A family may choose a decorative urn to display at a memorial service, at home, or to use in a glass-front niche in a columbarium or to place in an urn garden.

Biodegradable Urn

An environmentally-friendly urn option, the biodegradable urn is becoming increasingly popular. This type of urn is commonly used for scattering, especially at sea. However, burial is also possible.

Religious Urn

This type of urn showcases the spiritual beliefs of the one who has died. In most cases, the scenes or verses on the urn are associated with the person’s religious background.

Companion Urn

The companion urn has two main types: a double or single compartment. Though not a requirement, it’s more common for couples to choose a companion urn. In the double compartment urn, each person’s ashes is separate but always together. With the single compartment urn, the ashes are intermingled.

Infant Urn

Usually smaller in size, an infant urn is most often used to hold the ashes of an infant or small child. In many cases, the family wants to keep the child close as they grieve, and the infant urn meets this need.

Sculpted Urn

Sometimes called an “art urn,” this type is a lovely mini-sculpture of your choice, modified to accommodate ashes. If you plan ahead, you can commission a special art urn that reflects your personal tastes.

Themed Urn

You can purchase a themed urn, and the possible variations are as limitless as your creativity. A few common types of themed urn are sport, hobby, art, and nature.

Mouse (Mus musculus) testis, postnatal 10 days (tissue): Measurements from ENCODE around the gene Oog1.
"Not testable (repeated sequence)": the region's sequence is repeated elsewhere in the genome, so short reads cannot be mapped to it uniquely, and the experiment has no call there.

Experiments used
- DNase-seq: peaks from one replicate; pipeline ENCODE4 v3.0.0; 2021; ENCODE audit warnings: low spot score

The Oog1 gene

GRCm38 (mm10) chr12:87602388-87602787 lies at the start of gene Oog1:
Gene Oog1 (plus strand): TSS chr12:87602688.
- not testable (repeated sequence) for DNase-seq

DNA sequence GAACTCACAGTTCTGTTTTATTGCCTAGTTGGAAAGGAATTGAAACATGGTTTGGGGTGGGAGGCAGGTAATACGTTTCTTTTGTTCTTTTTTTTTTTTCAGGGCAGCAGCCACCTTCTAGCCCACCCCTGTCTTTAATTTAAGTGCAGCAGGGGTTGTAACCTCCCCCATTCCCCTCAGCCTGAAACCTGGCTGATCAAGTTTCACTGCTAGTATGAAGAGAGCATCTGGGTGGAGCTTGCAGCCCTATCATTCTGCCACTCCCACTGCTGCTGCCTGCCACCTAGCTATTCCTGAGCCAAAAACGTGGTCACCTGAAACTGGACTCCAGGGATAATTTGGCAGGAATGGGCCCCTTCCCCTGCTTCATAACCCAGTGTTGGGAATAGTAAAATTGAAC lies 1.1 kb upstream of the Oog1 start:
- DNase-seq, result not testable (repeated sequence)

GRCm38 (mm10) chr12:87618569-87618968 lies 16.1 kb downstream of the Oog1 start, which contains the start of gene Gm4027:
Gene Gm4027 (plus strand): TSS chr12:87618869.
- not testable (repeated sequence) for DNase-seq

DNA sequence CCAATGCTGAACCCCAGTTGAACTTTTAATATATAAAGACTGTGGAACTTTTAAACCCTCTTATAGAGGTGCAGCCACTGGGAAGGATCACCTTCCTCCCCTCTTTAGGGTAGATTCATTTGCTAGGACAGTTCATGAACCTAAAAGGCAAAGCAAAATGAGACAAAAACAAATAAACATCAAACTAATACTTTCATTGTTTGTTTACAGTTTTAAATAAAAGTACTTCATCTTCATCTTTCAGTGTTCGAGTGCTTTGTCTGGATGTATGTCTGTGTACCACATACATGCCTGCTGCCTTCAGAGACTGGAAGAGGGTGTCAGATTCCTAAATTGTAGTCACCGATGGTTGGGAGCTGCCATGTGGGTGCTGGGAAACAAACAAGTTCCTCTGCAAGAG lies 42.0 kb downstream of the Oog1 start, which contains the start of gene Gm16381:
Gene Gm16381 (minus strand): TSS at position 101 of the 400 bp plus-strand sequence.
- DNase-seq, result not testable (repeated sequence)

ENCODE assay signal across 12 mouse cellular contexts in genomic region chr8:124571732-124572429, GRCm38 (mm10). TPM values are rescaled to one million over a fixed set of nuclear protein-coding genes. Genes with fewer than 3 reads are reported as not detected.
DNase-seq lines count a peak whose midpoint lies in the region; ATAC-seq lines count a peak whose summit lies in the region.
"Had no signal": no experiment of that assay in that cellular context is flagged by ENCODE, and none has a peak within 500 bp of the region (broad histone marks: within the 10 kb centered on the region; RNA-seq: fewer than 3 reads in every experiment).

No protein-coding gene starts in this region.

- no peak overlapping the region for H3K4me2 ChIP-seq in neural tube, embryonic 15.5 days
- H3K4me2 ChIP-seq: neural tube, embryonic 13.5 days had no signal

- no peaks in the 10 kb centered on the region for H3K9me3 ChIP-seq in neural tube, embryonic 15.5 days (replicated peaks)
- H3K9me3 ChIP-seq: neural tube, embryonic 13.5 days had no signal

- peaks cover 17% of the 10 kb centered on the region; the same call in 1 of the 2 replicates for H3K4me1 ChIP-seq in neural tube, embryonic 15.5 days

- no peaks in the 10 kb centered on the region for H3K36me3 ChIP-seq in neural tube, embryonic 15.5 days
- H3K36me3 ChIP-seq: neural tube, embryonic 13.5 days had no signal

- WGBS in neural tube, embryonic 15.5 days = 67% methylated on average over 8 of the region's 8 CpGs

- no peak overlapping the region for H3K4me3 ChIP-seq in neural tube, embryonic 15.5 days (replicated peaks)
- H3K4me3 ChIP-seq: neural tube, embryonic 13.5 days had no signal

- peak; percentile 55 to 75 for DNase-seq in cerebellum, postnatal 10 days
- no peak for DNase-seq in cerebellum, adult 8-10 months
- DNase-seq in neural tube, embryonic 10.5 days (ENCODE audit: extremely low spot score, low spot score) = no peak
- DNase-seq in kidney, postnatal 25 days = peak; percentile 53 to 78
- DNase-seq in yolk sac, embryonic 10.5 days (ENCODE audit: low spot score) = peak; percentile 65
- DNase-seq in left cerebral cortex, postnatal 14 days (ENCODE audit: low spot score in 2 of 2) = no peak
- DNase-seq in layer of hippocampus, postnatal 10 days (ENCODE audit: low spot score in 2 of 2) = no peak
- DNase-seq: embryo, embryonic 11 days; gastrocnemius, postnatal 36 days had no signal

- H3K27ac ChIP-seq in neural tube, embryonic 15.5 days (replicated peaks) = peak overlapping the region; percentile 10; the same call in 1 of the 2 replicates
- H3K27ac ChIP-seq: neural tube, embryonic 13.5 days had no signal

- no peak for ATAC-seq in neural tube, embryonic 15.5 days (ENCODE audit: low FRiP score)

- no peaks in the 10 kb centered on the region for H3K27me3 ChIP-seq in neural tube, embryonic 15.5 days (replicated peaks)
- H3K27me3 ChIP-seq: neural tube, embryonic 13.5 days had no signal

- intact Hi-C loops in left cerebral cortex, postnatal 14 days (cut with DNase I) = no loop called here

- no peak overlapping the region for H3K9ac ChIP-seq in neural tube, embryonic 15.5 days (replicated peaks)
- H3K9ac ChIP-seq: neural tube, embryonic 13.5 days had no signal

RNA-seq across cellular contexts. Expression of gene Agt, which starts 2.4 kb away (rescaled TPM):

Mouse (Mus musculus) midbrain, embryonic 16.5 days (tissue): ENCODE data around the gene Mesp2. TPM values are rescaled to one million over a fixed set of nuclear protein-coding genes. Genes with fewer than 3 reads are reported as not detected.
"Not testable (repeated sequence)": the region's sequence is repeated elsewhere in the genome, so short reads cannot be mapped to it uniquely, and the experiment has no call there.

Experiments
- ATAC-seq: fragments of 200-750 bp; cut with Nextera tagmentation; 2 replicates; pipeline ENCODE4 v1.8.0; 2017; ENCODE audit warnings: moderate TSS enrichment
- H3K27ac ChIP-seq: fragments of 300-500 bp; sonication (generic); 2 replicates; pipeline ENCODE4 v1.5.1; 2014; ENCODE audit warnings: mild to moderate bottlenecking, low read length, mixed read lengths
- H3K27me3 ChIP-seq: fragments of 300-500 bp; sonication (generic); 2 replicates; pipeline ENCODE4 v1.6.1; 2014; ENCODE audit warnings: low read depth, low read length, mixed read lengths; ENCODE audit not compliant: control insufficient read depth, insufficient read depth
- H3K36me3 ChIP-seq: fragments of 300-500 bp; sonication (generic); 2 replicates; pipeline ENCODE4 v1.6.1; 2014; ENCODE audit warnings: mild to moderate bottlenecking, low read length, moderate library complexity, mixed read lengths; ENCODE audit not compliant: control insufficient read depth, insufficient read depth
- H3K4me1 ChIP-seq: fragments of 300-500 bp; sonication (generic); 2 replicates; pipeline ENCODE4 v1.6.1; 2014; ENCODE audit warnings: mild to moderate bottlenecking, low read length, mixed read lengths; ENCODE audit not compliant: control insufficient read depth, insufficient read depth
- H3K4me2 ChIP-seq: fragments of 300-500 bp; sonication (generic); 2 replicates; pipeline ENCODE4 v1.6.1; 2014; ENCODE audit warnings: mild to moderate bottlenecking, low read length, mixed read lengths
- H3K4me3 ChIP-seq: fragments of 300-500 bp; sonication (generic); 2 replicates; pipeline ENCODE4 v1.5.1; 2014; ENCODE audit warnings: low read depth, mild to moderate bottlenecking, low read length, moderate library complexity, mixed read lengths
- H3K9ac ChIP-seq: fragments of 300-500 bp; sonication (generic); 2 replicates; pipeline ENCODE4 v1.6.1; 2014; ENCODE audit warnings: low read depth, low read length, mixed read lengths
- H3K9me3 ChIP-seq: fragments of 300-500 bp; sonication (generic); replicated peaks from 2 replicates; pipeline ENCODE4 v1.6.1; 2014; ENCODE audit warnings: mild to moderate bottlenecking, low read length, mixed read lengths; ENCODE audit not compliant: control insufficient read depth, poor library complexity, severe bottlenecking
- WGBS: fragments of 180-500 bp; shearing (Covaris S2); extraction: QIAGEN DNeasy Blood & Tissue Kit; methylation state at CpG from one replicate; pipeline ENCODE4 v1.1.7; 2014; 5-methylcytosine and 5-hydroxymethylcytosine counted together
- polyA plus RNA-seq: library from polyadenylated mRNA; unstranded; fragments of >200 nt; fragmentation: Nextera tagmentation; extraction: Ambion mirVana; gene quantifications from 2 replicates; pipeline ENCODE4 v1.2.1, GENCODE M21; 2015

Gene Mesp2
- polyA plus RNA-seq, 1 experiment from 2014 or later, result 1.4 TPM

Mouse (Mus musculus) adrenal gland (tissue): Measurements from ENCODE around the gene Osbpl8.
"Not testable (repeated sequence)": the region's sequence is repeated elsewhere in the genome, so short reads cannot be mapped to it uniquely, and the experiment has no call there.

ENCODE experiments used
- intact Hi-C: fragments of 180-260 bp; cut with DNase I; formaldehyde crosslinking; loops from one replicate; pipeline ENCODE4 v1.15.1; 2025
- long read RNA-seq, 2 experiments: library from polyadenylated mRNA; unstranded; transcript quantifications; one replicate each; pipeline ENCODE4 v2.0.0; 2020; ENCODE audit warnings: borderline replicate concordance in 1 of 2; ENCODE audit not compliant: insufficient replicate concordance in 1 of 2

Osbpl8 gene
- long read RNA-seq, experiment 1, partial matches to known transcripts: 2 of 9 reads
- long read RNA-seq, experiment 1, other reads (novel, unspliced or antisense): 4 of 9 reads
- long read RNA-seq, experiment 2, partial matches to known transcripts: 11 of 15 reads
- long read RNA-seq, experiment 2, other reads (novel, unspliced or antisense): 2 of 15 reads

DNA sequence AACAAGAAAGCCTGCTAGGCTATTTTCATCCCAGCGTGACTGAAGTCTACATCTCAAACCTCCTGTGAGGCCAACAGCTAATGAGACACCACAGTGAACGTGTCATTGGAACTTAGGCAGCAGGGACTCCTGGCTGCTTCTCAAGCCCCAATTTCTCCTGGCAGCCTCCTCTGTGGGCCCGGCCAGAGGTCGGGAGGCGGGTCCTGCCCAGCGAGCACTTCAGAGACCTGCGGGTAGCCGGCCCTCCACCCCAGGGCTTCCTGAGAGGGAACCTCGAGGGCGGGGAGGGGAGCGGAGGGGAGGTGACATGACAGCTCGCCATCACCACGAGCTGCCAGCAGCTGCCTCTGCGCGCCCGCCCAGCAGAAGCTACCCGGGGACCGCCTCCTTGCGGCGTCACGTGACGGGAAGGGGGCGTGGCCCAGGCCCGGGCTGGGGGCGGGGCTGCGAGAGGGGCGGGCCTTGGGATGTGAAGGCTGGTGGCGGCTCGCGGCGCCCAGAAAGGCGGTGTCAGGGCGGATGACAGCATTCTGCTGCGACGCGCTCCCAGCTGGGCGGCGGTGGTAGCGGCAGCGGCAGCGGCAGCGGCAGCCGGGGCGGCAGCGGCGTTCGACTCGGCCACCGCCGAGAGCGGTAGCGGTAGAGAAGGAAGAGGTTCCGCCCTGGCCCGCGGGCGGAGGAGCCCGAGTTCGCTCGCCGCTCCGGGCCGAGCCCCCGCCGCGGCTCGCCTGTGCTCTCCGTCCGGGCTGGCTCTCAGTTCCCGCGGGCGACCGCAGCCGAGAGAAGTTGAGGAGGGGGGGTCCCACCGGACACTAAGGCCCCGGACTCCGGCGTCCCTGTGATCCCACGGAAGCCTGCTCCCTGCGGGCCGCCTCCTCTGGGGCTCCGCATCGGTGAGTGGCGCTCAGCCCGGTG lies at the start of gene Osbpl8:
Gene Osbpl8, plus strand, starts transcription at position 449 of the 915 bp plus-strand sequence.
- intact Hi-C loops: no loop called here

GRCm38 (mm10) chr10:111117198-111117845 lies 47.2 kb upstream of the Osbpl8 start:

Picture Urn

Just like it sounds, this urn is shaped like a picture frame and allows you to display a favorite photograph of your loved one on the outside of the urn.

Military/Veteran Urn

If the military was a key part of a person’s life, you might consider selecting a veteran urn. The urn itself is designed to commemorate and honor the patriotism and sacrifice of veterans.

SPECIAL NOTE: If you plan to travel somewhere via airplane with cremated remains, make sure that you have an appropriate urn. If airline security is unable to see through the urn on the X-ray machine, they may need to manually search the urn. To prevent this, make sure to purchase a felt or non-metallic material for the urn.

As you can see, choices for cremation urns abound. Before making a decision, you may wish to talk to your family members and speak with a funeral professional. You may get even more ideas after discussing the topic with a knowledgeable person.

Healthy Practices for Your Later Years: 70s

By Living Well, Plan Ahead